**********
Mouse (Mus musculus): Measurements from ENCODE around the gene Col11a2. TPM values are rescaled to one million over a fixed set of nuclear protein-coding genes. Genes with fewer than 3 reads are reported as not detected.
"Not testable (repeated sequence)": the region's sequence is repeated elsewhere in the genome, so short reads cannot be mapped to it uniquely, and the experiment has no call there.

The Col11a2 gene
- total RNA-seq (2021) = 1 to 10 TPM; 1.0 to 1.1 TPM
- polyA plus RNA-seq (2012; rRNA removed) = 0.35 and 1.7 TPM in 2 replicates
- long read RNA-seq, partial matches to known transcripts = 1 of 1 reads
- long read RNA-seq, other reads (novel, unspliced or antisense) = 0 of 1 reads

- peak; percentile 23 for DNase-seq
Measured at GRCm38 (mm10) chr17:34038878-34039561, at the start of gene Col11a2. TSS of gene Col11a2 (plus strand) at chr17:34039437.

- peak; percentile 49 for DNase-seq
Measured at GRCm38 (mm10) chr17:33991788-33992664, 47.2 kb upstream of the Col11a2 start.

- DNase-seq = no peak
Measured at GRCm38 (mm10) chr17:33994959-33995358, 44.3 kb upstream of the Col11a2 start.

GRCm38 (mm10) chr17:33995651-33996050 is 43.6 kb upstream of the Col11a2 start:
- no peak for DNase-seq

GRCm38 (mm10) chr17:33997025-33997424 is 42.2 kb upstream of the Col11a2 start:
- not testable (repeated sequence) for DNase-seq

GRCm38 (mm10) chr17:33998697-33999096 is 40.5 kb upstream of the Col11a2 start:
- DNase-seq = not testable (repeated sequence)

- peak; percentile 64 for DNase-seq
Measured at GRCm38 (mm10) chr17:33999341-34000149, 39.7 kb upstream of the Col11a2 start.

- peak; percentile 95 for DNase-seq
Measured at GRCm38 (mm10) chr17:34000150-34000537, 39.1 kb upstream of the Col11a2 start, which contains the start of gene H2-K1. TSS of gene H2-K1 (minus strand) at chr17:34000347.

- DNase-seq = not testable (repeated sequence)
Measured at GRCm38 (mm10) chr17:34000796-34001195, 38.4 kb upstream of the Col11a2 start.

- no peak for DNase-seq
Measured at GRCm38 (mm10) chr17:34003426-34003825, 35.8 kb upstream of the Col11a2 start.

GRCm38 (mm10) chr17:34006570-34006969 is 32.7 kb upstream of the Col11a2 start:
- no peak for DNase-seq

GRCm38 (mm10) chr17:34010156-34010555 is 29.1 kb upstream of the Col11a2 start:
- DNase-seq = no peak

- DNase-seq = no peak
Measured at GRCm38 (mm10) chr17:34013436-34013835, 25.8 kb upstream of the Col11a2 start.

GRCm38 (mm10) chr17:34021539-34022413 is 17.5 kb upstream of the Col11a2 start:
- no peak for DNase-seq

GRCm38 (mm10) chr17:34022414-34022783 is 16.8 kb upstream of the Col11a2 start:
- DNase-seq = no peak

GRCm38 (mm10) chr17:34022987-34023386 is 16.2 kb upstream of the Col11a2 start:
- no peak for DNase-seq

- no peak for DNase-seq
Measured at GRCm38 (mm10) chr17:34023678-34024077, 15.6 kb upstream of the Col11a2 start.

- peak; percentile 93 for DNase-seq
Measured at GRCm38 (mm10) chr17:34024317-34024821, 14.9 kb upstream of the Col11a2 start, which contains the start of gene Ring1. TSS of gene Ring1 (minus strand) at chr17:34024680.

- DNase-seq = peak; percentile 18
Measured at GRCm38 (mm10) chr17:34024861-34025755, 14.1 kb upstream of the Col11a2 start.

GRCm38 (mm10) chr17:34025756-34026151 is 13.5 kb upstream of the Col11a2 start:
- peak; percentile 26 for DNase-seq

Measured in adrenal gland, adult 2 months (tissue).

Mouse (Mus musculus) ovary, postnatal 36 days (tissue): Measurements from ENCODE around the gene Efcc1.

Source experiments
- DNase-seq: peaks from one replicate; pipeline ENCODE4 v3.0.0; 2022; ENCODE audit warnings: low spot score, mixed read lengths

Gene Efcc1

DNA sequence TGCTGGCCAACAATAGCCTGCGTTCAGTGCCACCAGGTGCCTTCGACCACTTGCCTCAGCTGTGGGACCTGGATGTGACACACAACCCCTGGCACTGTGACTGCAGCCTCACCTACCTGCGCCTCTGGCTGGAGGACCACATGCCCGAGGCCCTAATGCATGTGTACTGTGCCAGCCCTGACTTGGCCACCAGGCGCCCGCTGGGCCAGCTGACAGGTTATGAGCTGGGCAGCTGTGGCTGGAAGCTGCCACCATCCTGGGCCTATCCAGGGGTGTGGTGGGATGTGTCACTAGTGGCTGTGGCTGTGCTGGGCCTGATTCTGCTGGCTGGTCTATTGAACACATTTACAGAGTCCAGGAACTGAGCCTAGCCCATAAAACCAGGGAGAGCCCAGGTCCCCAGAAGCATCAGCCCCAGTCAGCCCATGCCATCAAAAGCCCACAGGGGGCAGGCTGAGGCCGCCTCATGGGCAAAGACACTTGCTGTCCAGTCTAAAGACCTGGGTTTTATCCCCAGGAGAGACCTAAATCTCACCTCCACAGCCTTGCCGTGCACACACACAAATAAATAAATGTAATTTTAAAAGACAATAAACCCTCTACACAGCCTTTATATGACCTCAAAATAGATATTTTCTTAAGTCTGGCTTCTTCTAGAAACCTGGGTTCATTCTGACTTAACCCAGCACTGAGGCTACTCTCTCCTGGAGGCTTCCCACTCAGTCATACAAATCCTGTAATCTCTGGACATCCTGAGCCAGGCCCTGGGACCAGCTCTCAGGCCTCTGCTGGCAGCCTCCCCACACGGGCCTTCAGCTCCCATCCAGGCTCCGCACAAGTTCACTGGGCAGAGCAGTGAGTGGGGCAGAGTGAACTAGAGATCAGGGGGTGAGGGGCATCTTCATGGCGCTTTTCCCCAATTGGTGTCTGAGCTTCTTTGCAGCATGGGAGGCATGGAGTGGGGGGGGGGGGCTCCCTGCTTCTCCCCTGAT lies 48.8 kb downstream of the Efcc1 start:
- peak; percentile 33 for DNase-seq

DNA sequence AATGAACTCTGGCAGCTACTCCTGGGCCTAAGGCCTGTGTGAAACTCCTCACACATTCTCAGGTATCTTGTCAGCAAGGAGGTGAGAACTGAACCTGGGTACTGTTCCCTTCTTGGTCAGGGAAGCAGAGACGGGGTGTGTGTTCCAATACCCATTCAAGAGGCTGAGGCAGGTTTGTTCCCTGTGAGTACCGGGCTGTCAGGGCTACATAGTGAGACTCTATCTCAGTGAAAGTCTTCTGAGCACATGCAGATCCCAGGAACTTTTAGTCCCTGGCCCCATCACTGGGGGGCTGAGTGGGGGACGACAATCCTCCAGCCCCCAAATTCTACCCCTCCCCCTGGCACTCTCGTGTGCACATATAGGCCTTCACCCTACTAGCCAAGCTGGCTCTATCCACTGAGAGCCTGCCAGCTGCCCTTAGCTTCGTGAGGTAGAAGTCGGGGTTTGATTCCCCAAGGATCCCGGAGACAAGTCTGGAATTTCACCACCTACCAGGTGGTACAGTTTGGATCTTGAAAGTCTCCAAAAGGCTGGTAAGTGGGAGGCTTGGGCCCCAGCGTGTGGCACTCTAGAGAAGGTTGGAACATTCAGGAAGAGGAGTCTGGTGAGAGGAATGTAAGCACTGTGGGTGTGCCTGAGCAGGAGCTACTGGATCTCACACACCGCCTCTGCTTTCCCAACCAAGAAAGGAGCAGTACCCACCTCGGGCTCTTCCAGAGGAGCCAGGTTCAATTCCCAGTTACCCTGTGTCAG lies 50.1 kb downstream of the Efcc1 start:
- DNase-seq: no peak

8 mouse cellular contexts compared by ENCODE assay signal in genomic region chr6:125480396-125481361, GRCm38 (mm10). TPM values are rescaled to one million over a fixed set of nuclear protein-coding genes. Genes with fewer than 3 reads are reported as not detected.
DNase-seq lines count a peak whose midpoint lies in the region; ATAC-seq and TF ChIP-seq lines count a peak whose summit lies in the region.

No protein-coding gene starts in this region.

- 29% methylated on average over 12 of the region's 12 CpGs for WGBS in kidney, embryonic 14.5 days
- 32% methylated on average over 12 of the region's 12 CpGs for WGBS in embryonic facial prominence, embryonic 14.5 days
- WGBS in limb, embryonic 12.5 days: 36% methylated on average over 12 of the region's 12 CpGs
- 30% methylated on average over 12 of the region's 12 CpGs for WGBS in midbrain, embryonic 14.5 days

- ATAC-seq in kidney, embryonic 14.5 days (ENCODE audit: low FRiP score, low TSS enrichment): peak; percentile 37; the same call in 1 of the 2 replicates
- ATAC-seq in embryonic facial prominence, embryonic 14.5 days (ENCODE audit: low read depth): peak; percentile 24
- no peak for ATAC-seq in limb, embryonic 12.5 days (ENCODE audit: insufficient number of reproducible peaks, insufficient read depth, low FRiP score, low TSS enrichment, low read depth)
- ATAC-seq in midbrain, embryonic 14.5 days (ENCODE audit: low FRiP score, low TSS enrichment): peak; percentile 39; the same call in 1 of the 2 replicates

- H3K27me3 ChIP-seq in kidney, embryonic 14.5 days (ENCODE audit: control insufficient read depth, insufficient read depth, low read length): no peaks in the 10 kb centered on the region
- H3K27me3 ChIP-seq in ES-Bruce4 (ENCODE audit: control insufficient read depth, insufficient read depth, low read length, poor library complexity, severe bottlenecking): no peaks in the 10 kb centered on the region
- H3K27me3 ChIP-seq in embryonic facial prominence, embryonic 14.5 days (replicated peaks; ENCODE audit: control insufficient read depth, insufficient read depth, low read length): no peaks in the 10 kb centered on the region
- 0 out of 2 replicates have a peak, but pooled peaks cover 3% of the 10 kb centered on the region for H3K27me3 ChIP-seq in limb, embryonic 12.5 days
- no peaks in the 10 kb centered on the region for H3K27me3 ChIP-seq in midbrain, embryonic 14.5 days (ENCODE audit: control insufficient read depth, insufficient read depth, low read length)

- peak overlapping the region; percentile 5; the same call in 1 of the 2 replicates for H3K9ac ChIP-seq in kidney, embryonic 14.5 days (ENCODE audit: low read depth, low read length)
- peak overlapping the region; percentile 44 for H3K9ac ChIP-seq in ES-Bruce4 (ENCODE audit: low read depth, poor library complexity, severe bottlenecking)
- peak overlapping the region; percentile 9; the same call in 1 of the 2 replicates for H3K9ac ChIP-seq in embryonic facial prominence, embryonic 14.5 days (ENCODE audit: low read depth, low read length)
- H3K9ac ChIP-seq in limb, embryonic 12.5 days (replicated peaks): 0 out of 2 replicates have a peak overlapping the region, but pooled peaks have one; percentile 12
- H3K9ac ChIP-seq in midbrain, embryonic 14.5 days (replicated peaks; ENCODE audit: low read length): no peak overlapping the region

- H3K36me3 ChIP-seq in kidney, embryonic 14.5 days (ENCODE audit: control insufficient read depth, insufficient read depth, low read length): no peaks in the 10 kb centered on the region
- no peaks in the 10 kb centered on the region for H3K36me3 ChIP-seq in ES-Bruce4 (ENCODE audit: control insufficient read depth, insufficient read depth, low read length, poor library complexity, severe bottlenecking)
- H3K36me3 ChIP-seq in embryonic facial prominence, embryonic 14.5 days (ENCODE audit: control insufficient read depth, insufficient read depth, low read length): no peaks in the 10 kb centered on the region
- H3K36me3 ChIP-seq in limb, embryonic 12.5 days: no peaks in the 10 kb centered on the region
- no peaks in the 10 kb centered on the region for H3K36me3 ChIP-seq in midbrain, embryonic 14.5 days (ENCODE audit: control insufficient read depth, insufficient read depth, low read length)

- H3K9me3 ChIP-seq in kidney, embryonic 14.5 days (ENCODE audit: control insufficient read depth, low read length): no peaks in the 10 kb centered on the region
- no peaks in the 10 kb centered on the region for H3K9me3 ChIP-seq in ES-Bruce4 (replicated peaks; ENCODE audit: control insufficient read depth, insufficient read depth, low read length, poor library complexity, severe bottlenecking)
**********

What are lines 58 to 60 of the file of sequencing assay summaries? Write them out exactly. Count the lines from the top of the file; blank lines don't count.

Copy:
DNase-seq lines count a peak whose midpoint lies in the region; ATAC-seq and TF ChIP-seq lines count a peak whose summit lies in the region.

No protein-coding gene starts in this region.

- 29% methylated on average over 12 of the region's 12 CpGs for WGBS in kidney, embryonic 14.5 days